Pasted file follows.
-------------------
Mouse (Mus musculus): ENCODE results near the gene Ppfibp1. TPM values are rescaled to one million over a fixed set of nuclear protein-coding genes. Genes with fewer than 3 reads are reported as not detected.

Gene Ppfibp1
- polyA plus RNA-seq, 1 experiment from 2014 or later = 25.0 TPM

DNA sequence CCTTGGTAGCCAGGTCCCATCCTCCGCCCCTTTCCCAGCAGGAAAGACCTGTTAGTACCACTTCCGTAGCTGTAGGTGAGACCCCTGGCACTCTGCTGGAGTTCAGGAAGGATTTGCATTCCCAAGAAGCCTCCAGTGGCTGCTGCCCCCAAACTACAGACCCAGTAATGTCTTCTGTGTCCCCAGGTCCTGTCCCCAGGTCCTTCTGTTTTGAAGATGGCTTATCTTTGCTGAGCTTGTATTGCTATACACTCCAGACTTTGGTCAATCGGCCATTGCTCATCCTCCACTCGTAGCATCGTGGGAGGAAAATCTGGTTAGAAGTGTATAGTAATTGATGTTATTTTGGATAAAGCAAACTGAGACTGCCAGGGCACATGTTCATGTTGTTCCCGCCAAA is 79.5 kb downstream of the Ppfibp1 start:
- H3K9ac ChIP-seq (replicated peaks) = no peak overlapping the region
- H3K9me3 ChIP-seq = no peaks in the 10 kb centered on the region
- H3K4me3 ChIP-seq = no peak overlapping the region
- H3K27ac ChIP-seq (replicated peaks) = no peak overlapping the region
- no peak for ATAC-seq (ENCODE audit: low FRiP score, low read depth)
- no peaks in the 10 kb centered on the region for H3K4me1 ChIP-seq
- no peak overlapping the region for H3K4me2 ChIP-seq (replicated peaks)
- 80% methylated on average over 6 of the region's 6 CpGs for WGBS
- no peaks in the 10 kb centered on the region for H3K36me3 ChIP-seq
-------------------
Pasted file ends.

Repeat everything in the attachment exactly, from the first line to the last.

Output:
Mouse (Mus musculus): ENCODE results near the gene Ppfibp1. TPM values are rescaled to one million over a fixed set of nuclear protein-coding genes. Genes with fewer than 3 reads are reported as not detected.

Gene Ppfibp1
- polyA plus RNA-seq, 1 experiment from 2014 or later = 25.0 TPM

DNA sequence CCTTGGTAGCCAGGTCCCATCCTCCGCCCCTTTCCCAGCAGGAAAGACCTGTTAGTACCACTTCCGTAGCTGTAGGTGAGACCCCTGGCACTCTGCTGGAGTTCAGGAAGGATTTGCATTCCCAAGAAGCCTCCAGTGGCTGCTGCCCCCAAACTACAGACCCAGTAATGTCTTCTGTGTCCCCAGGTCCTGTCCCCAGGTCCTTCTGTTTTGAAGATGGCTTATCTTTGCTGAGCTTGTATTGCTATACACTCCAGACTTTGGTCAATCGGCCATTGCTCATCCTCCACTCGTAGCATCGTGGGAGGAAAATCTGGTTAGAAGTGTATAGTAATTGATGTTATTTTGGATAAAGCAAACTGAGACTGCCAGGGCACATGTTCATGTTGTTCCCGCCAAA is 79.5 kb downstream of the Ppfibp1 start:
- H3K9ac ChIP-seq (replicated peaks) = no peak overlapping the region
- H3K9me3 ChIP-seq = no peaks in the 10 kb centered on the region
- H3K4me3 ChIP-seq = no peak overlapping the region
- H3K27ac ChIP-seq (replicated peaks) = no peak overlapping the region
- no peak for ATAC-seq (ENCODE audit: low FRiP score, low read depth)
- no peaks in the 10 kb centered on the region for H3K4me1 ChIP-seq
- no peak overlapping the region for H3K4me2 ChIP-seq (replicated peaks)
- 80% methylated on average over 6 of the region's 6 CpGs for WGBS
- no peaks in the 10 kb centered on the region for H3K36me3 ChIP-seq